The American College of Cardiology’s (ACC) Scientific Session and Expo, held March 16-18 in New Orleans, kicked off Saturday morning with the initial results of the much-anticipated Apple Heart Study. For those who keep pace with the fast-moving tech world, I’m sure it felt like an eternity since the study had been announced. But by healthcare standards, the study went quickly and accomplished something unthinkable: It enrolled a breathtaking 419,297 individuals in eight months using a novel, entirely virtual study design.


The Apple Heart Study was designed as a prospective, single-arm, open-label study with the objective of helping primary care providers, general cardiologists and electrophysiologists figure out what they should do when a patient walks into their office because their Apple Watch sent them a notification of an irregular heartbeat. Do they ignore it because the technology isn’t clinical-grade? Order follow-up testing? Or even base a diagnosis on it?


While that objective and the intent to detect longer, more dangerous atrial fibrillation episodes (instead of every A-fib episode) changes the lens in which the results should be interpreted, the study as a whole confirms the clinical promise of wearable technologies. Far from flooding exam rooms with anxious patients, only 0.5% of enrolled individuals were sent notifications of an irregular heartbeat, and of those who completed a follow-up ECG, 34% ultimately were found to have atrial fibrillation. By means of comparison, incidence in the general population is estimated to be 2% for individuals under 65 years old, and 9% for those over 65 years. When they compared episodes of A-fib while the individual was wearing both the watch and the ECG patch, the watch notifications correlated with a positive A-fib patch reading 84% of the time. While the trial didn’t rely on the newest Apple Watch’s built-in ECG monitor, as more consumers use that new feature it will no doubt drive patient awareness, education and likely demand for confirmatory testing such as MCOTs and Zio patches.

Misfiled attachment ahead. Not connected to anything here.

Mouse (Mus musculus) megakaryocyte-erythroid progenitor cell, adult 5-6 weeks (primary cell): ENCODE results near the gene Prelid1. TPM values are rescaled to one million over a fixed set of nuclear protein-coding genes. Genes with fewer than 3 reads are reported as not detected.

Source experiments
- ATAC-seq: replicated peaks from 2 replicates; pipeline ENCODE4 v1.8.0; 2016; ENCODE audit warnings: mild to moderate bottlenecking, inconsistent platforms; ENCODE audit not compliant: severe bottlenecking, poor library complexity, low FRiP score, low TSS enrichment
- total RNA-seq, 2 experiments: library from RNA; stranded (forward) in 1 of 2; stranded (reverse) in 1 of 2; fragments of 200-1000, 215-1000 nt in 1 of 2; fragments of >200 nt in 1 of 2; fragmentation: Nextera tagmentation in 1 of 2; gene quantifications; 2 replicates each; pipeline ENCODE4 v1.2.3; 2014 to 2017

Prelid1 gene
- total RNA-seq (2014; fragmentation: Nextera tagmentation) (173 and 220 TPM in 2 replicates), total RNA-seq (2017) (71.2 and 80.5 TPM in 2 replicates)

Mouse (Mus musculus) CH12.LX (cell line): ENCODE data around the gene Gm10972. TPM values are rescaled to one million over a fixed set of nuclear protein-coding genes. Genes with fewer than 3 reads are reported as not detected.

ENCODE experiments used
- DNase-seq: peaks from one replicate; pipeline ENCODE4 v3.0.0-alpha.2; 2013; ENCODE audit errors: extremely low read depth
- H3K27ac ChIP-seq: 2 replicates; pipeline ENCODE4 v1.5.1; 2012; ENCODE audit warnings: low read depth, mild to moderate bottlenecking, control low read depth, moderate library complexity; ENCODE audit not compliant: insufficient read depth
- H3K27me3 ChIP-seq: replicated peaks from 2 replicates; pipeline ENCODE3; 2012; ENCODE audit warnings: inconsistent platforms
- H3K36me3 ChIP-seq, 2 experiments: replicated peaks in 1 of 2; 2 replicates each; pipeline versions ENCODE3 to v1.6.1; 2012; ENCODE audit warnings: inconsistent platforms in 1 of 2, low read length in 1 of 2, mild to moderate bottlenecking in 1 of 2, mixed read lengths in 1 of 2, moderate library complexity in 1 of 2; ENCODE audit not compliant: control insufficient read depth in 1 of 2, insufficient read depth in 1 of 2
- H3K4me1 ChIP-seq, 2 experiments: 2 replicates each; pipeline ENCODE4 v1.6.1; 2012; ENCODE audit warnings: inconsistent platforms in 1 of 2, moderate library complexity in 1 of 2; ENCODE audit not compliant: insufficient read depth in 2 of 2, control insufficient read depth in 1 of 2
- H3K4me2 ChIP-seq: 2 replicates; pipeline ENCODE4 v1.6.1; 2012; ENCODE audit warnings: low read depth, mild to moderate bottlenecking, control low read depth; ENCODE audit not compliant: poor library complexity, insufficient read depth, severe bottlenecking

In some ways, the study methodology was just as interesting as the results. The Apple Heart Study was an entirely virtual study, with patients recruited, screened, enrolled and managed via technology applications. While the results of the study were mixed, there are some key takeaways for those medtech companies that want to learn from Apple’s virtual, partner-based approach. Here are four:

  1. Patient-reported data should be taken with a grain of salt. In the Apple Heart Study, enrollees needed to be 22 years of age or older and a U.S. resident, in addition to having both an iPhone 5s or newer and an Apple Watch (without the ECG feature). Exclusion criteria included a prior diagnosis of atrial fibrillation or flutter, or the current use of anticoagulation medication. Interestingly, of the 2,161 individuals who received a notification of irregular heartbeats during the study, 161 fessed up that they actually knew they had A-fib prior to enrolling. While in this case that stat brought a chuckle from the audience at the ACC session, it demonstrates one of the clear downsides of such methodologies, especially when the technology being tested is consumer-facing and surrounded by this much hype. Some of this risk could be mitigated by linking electronic health records or claims data for the enrolled patient, or using the self-reported enrollment data as simply a first step in the process of identifying patients.